Op-Ed: The time has come to change the seafood industry
Guy Dean is the vice president and chief sustainability officer of Richmond, British Columbia, Canada-based Albion Farms and Fisheries. He was awarded the 2018 Champion for Leadership at the SeaWeb Seafood Summit in Barcelona, Spain, on 18 June.
As many in the industry know, I was honored and blessed to be the recipient of the “Seafood Champion Award for Leadership” at this year’s Seaweb Seafood Summit in Barcelona, Spain. My nomination, finalist selection and subsequent award was a true surprise and extremely humbling as there are so many amazing people in our industry that deserve recognition more than myself. But the award allowed me time to reflect on the decisions and the road I have taken and to think of all of those that have influenced, mentored and joined me on my journey. Quite a few years ago (more than I care to admit) I made a personal commitment to create positive change within our industry. While I’m passionate about seafood sustainability, this commitment wasn’t just about our environmental impact but included how we sell seafood with ethics and integrity, how we pack and ship our fish, how we treat our employees, fishers and harvesters and how we can create a more successful long-term profitable business model. I didn’t make this commitment because I wanted recognition, I made the commitment because I believe in our industry and the investment we all have made for its long-term viability.
I write to you all for two reasons:
- To thank everyone who has supported me over the last thirty years and my subsequent seafood champion award.
- And to lead a call for action to our industry to make the changes we all know needs to happen - happen now!
We have made great strides in the past 10 years but we are now on the cusp of something much greater. I think we all recognize that we can no longer fight internally - Fresh vs Frozen, Farmed vs Wild, Domestic vs Imported. We have much bigger challenges we need to overcome - social injustices in developing countries, illegal fishing, product misrepresentation, plastics in our industry, sustainability recognition and commitments in East Asia, and how we fund our growth for the next 50 years. There are those that have been at the forefront of change - groups like Sea Pact that have set aside their business and regional conflicts to create impactful change. And now more and more collaborations are occurring internationally for the benefit of both business and industry - groups like SeaBos, GSSI, GDST, SSC, SSP, CSP, GSI (if you don’t know the acronyms - please google them). It’s these types of precompetitive collaborations that are going to make the change we all desire.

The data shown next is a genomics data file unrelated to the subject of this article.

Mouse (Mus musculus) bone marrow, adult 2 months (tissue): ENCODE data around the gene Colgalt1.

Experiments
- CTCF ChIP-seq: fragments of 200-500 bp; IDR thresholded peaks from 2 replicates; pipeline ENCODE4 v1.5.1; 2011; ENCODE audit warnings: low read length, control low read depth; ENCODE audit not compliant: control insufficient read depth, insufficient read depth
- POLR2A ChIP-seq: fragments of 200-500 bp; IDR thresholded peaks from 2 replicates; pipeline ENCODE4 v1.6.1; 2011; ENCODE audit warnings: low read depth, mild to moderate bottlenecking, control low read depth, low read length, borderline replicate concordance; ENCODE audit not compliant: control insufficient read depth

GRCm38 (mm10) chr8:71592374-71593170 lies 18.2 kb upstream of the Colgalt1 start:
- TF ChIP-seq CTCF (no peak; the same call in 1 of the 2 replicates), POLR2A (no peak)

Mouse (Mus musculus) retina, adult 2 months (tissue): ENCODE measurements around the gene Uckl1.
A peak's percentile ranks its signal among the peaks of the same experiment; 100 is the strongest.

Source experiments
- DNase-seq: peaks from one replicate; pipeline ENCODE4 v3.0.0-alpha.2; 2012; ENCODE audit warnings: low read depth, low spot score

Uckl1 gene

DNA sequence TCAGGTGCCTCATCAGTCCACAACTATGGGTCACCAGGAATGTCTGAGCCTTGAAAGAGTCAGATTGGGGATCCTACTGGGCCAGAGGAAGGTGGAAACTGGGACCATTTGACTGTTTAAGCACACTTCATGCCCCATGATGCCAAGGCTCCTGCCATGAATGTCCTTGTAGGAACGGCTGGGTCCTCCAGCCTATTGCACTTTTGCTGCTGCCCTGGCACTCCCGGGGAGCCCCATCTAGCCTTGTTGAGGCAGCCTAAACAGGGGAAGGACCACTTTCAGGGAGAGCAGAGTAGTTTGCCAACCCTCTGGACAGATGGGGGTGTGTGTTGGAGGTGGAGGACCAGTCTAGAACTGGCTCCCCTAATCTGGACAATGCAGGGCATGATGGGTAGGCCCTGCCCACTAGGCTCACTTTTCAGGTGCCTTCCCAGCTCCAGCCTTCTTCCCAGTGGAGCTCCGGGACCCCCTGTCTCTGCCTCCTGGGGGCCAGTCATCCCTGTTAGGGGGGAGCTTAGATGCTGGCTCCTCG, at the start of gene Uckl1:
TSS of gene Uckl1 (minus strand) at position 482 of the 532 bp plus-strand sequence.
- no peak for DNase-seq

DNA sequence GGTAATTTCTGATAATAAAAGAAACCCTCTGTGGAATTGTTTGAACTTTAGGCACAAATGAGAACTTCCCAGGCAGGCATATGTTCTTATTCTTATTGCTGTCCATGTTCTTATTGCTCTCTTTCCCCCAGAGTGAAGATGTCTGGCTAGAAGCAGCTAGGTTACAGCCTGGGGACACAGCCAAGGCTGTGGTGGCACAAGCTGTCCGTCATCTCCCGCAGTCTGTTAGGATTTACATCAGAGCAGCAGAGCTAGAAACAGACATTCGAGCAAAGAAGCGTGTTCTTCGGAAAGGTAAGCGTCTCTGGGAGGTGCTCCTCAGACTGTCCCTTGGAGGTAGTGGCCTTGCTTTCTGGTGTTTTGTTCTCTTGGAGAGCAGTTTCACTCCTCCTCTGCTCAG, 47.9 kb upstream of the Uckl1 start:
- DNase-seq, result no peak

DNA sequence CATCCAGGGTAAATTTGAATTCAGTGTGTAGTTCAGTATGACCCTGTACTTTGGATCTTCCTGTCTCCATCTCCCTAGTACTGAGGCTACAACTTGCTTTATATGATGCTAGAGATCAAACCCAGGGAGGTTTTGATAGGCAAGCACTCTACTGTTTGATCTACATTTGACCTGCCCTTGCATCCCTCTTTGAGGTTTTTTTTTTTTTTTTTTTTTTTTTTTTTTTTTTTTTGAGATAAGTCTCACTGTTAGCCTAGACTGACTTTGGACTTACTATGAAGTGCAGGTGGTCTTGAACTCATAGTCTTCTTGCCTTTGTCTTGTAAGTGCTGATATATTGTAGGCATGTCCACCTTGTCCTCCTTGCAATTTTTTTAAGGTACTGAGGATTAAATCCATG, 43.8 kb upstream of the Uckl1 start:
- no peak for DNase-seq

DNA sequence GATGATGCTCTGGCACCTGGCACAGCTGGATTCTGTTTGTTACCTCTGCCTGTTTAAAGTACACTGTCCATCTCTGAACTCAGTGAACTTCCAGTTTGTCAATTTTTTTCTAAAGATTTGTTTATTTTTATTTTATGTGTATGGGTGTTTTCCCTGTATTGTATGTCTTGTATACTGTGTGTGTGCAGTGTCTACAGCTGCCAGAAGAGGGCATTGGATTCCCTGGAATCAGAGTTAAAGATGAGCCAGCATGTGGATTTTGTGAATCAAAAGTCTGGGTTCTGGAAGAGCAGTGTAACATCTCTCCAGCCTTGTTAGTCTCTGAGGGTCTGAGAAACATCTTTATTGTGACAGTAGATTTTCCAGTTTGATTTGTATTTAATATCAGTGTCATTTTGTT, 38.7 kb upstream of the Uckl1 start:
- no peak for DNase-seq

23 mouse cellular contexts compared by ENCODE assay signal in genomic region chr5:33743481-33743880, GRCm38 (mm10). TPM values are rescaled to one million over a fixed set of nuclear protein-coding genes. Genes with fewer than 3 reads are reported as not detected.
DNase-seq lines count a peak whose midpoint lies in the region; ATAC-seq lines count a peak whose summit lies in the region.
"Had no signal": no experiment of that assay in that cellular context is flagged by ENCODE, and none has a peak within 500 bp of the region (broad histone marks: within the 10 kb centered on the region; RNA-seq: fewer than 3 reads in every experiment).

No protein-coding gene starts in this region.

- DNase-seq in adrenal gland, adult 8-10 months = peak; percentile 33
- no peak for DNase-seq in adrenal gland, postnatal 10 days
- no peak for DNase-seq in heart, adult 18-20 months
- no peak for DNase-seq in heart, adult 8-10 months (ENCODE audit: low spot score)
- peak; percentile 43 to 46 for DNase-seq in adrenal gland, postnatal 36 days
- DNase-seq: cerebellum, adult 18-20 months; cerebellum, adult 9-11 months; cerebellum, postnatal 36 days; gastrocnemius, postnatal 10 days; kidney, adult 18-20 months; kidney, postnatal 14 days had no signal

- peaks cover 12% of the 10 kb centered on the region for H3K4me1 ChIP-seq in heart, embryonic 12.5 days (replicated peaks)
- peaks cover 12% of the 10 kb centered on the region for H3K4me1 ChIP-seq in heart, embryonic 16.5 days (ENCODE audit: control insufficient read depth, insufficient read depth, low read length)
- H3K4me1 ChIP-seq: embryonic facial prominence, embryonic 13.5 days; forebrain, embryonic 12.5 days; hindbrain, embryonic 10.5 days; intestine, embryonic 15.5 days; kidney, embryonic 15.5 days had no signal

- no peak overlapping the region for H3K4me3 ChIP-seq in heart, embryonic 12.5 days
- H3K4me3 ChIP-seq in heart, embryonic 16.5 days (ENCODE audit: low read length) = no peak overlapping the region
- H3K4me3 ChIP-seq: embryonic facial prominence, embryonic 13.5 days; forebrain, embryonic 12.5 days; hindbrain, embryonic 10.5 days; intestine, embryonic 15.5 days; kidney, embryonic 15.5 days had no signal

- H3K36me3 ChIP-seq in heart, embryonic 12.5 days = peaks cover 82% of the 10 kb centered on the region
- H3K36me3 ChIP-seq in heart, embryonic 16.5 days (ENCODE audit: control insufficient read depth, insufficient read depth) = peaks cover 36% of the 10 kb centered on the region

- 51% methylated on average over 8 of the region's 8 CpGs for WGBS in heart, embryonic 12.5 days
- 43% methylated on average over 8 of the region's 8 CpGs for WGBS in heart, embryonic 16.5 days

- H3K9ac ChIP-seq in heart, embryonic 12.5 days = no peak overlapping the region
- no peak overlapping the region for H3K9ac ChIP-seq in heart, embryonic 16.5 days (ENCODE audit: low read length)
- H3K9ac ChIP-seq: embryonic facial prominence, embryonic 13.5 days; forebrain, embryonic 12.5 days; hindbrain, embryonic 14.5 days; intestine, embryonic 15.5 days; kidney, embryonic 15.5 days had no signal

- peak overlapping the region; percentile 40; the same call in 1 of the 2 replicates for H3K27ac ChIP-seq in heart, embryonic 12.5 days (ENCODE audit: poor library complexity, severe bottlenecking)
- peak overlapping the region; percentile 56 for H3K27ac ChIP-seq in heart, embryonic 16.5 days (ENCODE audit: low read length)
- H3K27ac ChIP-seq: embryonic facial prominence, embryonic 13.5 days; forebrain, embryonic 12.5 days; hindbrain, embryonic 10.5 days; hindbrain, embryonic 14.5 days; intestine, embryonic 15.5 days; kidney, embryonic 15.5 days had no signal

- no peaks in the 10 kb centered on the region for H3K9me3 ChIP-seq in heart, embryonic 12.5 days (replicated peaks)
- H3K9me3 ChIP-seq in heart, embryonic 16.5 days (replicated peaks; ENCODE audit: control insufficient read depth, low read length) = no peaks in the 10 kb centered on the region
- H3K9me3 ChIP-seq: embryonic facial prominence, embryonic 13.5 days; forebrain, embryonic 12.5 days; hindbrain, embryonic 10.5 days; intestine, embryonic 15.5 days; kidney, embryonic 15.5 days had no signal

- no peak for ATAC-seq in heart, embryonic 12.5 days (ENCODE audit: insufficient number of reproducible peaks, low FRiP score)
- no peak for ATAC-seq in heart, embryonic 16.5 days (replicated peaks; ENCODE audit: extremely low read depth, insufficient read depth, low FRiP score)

But we are on the edge of a tipping point - a tipping point that will require many more global participants. Anyone who was lucky enough to attend the SeaWeb keynote session will remember Lucas Simons’ talk. He outlined how our industry isn’t really different than other industries - just at a different phase in its evolution. He highlighted what is required with market transformation to make our industry a mature sustainable sector. It’s clear we are on the right path but if we want to catch up to coffee, cocoa, or palm oil we need to work together more collaboratively to achieve positive results. We now need to have support from the entire industry. Today we can make a change. Today we can justify our investment and commitment to our industry. Today we can create a tipping point to make our industry whole. But we need everyone to join; to come on board; to help our regional, national and international governments, organizations and influential bodies buy-in to the cause. We need a global vision that we are all held accountable for. And although we may have regional differences that will require different strategies to achieve that vision, the vision is the same for all. Moreover, let’s not reinvent what others have already solved. I’m continually challenged when we, as North Americans, try to create our own model when a working successful model has already been created in Europe or even other industries.
I don’t have all the answers but I do know that I’m tired of attending seafood shows, webinars, summits, and forums where we talk about the same things we talked about last year or the year before. We need to create clear actionable priorities that we can work on immediately and stop setting our goals for 10 and 20 years later. The time for change is now. There are a lot of brilliant individuals in our industry and collectively we can solve many of the challenges that are holding our industry back and push us over the tipping point in a very short time period. Again, I’m humbled by the honor of the leadership award but let’s all be leaders and make this industry the best it can possibly be today.